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Student survey points to need for opioid overdose treatment on campus, advocates say

2 months 2 weeks 2 days ago Friday, April 05 2024 Apr 5, 2024 April 05, 2024 10:35 PM April 05, 2024 in News
Source: WBRZ

BATON ROUGE - Students advocating for expanded availability of opioid overdose reversal drugs on LSU's campus found in a recent survey that, even without indications of fentanyl and other opioids being widely used by students, many do want quicker access to the life-saving treatment.

Two seniors surveyed nearly 1,000 students on their familiarity with fentanyl, a concentrated synthetic opioid 100 times more potent than morphine, and Narcan, a prescription nasal spray that can stop an opioid overdose death if administered in time. The survey also examined how aware students are of others using several categories of illicit drugs.

It found that most students know people who use marijuana or take unprescribed drugs like Adderall or Vyvanse that treat attention deficit disorder. But more than four out of 10 students said they were not familiar with fentanyl at all or only slightly familiar with it.

Gabriella Jensen, one of the researchers, said students need to be more aware of the risks of fentanyl and trained in how to administer Narcan to someone who has overdosed.

"We need to protect students from fentanyl, and Baton Rouge has a growing fentanyl crisis that is higher than most cities in the United States, and if we cannot protect our students, we're not doing them diligence," Jensen said.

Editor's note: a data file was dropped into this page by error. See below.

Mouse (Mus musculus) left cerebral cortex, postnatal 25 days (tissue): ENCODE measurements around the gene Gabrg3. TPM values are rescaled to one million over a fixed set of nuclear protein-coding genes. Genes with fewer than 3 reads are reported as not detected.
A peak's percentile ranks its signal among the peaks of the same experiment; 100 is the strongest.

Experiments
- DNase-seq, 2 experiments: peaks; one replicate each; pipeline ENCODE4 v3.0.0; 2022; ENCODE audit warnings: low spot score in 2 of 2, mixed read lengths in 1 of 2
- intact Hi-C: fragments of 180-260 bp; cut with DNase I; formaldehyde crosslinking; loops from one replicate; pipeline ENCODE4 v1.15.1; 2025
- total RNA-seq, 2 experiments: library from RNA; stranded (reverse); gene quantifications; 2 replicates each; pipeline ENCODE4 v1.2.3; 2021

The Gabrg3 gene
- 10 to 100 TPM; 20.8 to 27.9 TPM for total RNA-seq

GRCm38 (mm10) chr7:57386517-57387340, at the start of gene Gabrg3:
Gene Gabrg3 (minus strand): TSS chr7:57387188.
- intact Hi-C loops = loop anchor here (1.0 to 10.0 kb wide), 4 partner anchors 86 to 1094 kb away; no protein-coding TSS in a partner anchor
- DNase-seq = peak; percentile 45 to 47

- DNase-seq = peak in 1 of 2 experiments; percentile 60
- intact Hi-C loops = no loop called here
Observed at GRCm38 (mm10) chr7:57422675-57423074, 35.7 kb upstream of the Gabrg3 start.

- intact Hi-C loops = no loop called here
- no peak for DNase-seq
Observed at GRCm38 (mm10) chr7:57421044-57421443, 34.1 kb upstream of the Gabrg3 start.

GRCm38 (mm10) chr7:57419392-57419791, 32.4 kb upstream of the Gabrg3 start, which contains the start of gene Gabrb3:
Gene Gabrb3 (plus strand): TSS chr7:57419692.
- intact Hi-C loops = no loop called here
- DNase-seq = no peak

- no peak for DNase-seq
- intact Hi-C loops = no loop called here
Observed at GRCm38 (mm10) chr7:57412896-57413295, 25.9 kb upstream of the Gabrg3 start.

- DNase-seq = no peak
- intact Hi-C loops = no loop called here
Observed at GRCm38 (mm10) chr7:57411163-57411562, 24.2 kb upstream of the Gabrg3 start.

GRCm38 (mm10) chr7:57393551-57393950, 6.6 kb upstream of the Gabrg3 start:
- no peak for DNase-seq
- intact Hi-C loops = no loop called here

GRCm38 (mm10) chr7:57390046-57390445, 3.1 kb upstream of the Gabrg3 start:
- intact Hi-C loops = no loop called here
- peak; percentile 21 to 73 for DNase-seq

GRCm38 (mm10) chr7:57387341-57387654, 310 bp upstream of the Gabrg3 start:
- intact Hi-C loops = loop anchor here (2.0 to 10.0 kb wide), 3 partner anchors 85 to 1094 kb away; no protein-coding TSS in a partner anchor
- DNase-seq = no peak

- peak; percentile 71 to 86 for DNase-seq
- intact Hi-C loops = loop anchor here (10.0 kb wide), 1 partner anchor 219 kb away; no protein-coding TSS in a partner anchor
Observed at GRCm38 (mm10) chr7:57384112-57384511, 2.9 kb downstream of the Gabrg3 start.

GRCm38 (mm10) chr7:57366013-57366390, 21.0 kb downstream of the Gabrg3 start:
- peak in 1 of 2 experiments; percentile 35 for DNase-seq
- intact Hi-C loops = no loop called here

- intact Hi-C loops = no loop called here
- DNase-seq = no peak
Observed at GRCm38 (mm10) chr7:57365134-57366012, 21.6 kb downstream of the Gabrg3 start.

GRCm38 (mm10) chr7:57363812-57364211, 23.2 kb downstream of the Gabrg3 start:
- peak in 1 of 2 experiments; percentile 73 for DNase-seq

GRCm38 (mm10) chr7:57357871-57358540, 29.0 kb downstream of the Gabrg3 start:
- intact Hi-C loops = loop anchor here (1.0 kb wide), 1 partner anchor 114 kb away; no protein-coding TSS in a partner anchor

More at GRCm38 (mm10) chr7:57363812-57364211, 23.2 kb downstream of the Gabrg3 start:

Tonja Myles, a substance abuse counselor, said wide availability of opioid reversal drugs keeps people alive so they have a chance to decide they want treatment and sobriety.

"Every time that I've had to save someone's life when they have overdosed and administer Narcan, it's never easy to watch when you see somebody there who stop breathing, whose body is lifeless, and you have to be quick,” Myles said.

Narcan is available in the LSU Student Health Center, dormitories and at the LSU Police Department. Staff provide it when someone is actively overdosing. Myles says time is of the essence when it comes to overdose.

"If we approach it from a perspective of just in case it happens one minute, three minutes, you know, can be a matter of life and death, and so to have it ready available, you know, is a must,” Myles said.

Narcan is provided to LSU through funding from the Board of Regents, but researcher Ryley Young believes students don't have enough access to it.

"What we're trying to do is make it so that students have access to life-saving medication anywhere on campus in any instance, and they don't have to, you know, go through a lot of red tape to receive that care,” Young said. 

Jenson fears students won't know what to do in the case of an emergency.  

“One of our biggest fears is students studying in the library for an exam and having an overdose and the nearest Narcan is in the Student Health Center and them having to run across campus to go get that Narcan and will they make it in time will they even know where to run that's the question," Jenson said.

Myles's aim is to save as many lives as she can.

"Seeing someone experiencing, you know, coming back to life, if you will, from a drug overdose is gut-wrenching, but it's also gratitude that they are now alive to see another day and hopefully get the help that they need from addiction,” Myles said.

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